3. The patriarchs had seven wives between them; how many of them can you name?
4. Name four people in the first book of the Bible whose name was changed.
5. How many children did Jacob have?
6. Who named Moses and what does his name mean?
7. Who among the Twelve Tribes received a double portion inheritance?
8. What was so miraculous about the manna that fell in the desert?
9. Only one mitzva in the entire Torah was given to the Jewish people in Israel proper – which one?
10. What non-human creatures in the Bible speak?
11. Two great people in the Bible give credit to their father-in-law and mother-in-law, respectively. Name all four individuals.
12. Who brought down the house? And who brought down the city?
13. What are the two oldest cities – that still exist – mentioned in the Bible?
1. Who was the first king of Israel?
2. Who built the two Temples?
3. After the Ten Tribes were lost, which three tribes still remained?
4. Significant events in Jewish history occurred in 1812 BCE, 1310 BCE, 587 BCE, 70 CE, 1095 CE, 1648 CE.
What were they?
5. Did the Hanukka events take place during the First or Second Temple period?
6. What does the name “Maccabee” stand for? Name three of the five Maccabee brothers.
7. How many members made up the Sanhedrin?
8. What non-Jewish king was known as the “great builder of Israel”? Name two things he built.
9. Who took it upon himself to put the Oral Law into writing?
10. “From Moses to Moses there was none like Moses.” Explain.
11. Who was the greatest of all commentators on the Bible?
12. The name of what famous 19thcentury Jewish writer is also a prayer?
13. What was the term for Jews who petitioned to leave Russia in the mid-20th century?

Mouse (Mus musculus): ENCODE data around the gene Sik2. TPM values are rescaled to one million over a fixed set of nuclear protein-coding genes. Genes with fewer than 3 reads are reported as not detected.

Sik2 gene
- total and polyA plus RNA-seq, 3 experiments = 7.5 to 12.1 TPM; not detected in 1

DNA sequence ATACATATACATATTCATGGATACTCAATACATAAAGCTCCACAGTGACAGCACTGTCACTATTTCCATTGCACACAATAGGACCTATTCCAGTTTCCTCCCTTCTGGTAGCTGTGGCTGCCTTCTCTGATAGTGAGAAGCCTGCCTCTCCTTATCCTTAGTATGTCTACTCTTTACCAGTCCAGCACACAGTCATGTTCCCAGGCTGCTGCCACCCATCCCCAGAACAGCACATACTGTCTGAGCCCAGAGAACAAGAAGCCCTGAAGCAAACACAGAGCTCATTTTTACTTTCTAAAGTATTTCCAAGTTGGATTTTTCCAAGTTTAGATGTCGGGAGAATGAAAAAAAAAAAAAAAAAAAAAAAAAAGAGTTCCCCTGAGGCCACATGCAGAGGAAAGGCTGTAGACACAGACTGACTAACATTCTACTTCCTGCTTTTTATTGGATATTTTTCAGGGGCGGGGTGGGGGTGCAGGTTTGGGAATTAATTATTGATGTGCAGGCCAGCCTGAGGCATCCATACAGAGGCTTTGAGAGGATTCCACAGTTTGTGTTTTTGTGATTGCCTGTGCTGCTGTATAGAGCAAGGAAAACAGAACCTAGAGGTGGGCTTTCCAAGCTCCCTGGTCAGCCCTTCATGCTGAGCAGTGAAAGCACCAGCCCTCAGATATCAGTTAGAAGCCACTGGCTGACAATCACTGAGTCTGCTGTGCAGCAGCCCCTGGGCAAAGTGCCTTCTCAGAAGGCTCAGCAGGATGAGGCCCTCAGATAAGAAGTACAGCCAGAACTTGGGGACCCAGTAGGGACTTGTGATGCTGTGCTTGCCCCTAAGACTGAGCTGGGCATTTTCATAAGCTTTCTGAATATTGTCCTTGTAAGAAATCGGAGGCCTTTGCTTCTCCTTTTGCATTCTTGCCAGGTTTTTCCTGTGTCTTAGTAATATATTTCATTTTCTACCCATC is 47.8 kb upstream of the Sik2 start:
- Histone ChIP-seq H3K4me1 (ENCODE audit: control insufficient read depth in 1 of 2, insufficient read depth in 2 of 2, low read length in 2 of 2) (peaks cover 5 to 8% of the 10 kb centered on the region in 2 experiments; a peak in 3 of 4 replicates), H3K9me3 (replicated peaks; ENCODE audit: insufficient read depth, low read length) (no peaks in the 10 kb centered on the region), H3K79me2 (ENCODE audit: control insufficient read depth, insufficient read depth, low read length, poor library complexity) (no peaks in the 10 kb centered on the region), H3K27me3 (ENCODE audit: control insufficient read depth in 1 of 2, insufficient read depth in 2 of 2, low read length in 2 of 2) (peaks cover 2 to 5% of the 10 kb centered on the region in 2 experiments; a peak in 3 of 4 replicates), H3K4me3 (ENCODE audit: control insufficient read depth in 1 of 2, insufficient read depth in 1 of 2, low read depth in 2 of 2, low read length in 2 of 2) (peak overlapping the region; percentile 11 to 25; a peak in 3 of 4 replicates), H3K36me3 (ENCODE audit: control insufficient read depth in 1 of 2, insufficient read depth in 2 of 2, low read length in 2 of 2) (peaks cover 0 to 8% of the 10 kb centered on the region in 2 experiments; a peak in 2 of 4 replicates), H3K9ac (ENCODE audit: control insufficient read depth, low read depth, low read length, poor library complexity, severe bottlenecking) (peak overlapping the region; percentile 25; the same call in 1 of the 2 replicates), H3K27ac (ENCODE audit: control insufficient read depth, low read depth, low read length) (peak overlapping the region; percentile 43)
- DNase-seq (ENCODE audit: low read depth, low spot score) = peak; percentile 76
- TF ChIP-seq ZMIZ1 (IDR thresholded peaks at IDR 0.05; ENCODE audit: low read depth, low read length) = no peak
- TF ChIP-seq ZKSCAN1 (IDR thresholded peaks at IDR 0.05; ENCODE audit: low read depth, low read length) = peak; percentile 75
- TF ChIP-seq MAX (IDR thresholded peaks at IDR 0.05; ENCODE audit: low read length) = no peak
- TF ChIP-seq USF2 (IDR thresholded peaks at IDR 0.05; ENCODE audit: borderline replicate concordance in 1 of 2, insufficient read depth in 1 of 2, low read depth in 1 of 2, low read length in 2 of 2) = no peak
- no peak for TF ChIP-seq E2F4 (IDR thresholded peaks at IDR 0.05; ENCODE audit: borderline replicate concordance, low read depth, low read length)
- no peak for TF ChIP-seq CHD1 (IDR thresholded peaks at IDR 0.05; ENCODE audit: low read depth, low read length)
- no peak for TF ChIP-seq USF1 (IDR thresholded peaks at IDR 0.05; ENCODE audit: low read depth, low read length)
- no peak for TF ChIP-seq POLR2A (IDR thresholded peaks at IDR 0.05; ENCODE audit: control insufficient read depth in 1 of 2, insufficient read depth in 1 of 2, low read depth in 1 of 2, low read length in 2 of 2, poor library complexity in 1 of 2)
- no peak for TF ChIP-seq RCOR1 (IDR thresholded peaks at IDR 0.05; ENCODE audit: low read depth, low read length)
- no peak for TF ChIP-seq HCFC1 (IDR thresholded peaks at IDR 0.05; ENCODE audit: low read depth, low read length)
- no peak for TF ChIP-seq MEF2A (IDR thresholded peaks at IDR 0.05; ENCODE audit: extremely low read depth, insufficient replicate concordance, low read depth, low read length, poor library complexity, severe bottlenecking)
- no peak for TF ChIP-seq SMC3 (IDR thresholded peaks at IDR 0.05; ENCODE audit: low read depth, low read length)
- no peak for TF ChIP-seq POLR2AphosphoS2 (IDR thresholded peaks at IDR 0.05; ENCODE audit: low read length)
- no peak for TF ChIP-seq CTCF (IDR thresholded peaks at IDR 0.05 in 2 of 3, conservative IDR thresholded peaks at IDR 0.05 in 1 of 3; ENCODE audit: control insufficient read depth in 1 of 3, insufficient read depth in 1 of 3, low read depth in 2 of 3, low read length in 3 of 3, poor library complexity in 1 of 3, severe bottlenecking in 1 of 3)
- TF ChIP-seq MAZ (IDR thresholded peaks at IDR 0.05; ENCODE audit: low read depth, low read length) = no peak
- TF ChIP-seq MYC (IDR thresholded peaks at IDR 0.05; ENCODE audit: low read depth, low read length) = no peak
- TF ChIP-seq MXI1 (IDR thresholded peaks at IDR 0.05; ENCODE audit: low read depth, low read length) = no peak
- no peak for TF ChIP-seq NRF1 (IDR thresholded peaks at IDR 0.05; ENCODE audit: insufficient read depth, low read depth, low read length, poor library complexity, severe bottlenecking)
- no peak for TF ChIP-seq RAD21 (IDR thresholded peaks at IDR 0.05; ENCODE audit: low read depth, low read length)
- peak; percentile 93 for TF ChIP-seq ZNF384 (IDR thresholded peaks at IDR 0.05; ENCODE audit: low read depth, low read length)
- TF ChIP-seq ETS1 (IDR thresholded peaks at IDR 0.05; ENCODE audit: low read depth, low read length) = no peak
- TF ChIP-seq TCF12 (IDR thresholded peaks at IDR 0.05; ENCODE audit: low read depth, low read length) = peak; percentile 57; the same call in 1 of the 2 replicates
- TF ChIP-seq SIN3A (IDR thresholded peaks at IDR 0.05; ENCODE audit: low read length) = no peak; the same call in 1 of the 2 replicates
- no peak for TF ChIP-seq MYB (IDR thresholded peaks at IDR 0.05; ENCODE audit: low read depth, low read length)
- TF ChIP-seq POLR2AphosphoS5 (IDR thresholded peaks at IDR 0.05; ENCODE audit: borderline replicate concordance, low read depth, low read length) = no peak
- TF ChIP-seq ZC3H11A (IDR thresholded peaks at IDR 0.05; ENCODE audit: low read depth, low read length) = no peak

1. What event is considered the start of the Holocaust?
2. Name three death camps other than Auschwitz.
3. At what conference was the Final Solution decided upon?
4. In what city did Anne Frank live?
5. The Warsaw Ghetto Uprising began on what Jewish holiday?
6. The majority of Righteous Gentiles come from what country?
7. Who was the Righteous Gentile credited with saving the most Jews?
8. Which two of these countries saved the majority of their Jewish citizens: Holland, Ukraine, Denmark, Sweden, Bulgaria?
9. What Hungarian survivor became known as “The voice of the Holocaust”?
10. What Holocaust museum’s name means “A hand and a name”?
11. In which city was the trial held for the most wanted Nazi war criminals? What else is that city known for during the Holocaust?
12. What is the name for the Jewish council appointed by the Nazis to run the ghettos? 13. What happened at Babi Yar?
14. How many people were murdered in Auschwitz-Birkenau?
Israel and Zionism
1. What does the name “Bilu” stand for?
2. What country was Herzl from? Did he ever visit Israel?
3. What country was originally proposed by England to be the Jewish state?
4. Who revived the modern Hebrew language?
5. Who named Israel “Palestine,” and why?
6. Which of these Israeli leaders are not currently on a banknote: Golda Meir, Moshe Sharett, S.Y. Agnon or Yitzhak Ben-Zvi?
7. Name three of the four Israeli prime ministers who preceded Binyamin Netanyahu.
8. Three of the top 10 cities in Israel (populationwise) begin with the letter “R.” What are they?
9. What do the St. Louis, the Exodus and the Altalena have in common?
10. Who was the only person ever executed in Israel?
11. What role did Naftali Imber play in the creation of Israel?
12. Operation Magic Carpet brought what community of Jews to Israel?
13. What was the first law passed by the Knesset after the establishment of the state?
The answers to this little quiz can be found elsewhere in this magazine. On second thought, why make it so easy?! Go find the answers yourself – that way you’ll remember them!
The writer is director of the Jewish Outreach Center of Ra’anana; email@example.com, www.rabbistewartweiss.com